A recent British Sunday Times article and video recording revealed that a Conservative Party co-treasurer, Peter Cruddas, has offered access to Prime Minister David Cameron in return for $400,000. In an embarrassing turn of events for the Conservative Party, Cruddas resigned as a result of the video in which he offers two undercover journalists, posing as potential party donors, access to government policy circles and even a chance to have dinner with the Camerons in return for a generous donation to the party.
At a glance the revelations seem like what Linda Loman from Death of a Salesman would call making a mountain out of a molehill. However, it reminds us that in order to be heard in the high policy circles you need to have lots of money in hand. In times of budget cuts, these findings will fuel calls for a reform into how political parties are funded, with the most popular option being to have them publicly funded by the taxpayer instead of donations by wealthy businessmen. Unfortunately, though, nothing will change.
Political cash for access scandals are hardly a shocking revelation. The Liberal Democrats were also caught in a slightly embarrassing turn of political donation-type events after facing calls to return a generous donation from multi-millionaire fraudster Michael Brown.
Labour can hardly claim the moral high ground as they have been involved in cash-related political scandals including cash for honours and cash for access where three former Cabinet Ministers were caught in a similar sting by the Sunday Times.
The prime minister has pledged to put tougher restrictions on lobbying and recommendations have included a statutory register of political lobbyists. Cameron has said he would even look into putting a cap on party funding. But of course promising to do something is completely different to actually doing it.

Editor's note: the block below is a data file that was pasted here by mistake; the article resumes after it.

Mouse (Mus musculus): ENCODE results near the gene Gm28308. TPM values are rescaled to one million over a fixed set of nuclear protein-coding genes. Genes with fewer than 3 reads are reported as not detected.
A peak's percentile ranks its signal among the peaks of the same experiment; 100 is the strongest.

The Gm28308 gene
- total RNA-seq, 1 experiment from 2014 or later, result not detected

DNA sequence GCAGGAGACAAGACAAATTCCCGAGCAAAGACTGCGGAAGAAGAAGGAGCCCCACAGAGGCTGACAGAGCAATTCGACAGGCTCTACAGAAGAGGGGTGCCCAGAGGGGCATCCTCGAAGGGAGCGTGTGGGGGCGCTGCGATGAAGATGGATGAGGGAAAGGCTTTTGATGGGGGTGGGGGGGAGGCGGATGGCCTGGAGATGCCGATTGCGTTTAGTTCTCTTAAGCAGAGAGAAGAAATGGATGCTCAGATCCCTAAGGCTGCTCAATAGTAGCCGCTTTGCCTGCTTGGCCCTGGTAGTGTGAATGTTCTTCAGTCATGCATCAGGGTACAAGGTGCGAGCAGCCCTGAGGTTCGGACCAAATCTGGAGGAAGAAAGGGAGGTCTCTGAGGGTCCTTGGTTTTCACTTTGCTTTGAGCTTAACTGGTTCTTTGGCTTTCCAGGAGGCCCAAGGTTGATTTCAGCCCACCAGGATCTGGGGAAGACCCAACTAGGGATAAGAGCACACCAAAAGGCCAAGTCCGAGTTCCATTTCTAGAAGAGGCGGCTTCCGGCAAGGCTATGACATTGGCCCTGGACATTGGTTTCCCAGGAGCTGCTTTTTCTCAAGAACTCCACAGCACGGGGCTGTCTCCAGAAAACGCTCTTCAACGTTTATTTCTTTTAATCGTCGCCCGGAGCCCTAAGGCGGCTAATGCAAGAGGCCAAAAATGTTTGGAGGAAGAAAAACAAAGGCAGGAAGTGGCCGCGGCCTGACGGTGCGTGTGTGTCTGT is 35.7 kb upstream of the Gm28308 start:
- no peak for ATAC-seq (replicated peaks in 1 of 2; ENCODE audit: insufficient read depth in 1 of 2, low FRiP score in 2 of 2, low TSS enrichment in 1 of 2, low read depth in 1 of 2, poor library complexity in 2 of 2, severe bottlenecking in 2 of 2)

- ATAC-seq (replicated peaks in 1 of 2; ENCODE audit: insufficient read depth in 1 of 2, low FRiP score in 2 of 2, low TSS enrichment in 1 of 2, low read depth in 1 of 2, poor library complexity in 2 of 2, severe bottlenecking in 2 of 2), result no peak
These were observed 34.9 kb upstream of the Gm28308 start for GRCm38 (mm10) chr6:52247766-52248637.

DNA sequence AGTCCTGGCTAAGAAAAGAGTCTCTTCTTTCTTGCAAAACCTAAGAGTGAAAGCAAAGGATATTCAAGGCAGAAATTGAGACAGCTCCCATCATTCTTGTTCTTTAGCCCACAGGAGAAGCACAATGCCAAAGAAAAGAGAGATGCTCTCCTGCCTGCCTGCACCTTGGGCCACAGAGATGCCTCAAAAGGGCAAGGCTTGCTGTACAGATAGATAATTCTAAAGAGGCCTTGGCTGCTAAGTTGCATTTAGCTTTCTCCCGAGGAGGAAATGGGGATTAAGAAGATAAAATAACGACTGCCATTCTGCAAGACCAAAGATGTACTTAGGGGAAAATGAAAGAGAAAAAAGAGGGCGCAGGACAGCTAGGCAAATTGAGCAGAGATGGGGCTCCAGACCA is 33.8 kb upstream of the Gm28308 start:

So what next? The issue now leaves us asking how are we going to fund political parties. Recommendations made in a report last year by the Independent Committee on Standards in Public Life included a cap on donations as well as allowing ordinary voters to fund political parties. Whilst I am not entirely against individuals making donations to political parties I would be in favor of a system where parties are publicly funded, not only will this be a first step to making sure that big money does not mean big policy influence, it could also encourage the parties to be a bit more frugal with their finances.
In an age where people have become politically disillusioned, it's not certain how the public would feel about propping up political parties, especially if it’s a party they don’t support. .
Membership to political parties has been declining, meaning that parties have to resort to other, wealthier resources.
Whilst the Lib Dems may be supportive of the reforms, Labour and the Tories will be more unwilling to implement these changes as Labour rely on Trade Unions and the Tories rely on wealthy businessmen. How the parties would fare under the campaign trail would be interesting given that the Tories spent at least $26,000 in the last general election and Labour (who spent just less than $28,700 in the 2005 election) spent less than half of that in 2010.
As Chris Wimpress writes, "taxpayers will loathe the idea of bankrolling politicians even more than they do already." On the other hand maybe taxpayers would be more willing to prop up parties if it is going to lead to a cleaner political system.
But we all know that saying you will pursue reform is one thing, actually implementing it is another thing entirely as BBC political editor James Landale has pointed out: "The coalition agreement promised that the government would pursue reform. But it did not promise to achieve it."
The Peter Cruddas affair will probably continue to fuel flames for a week but like many other scandals before it, it will be confined to the back shelf until another political scandal resurrects it.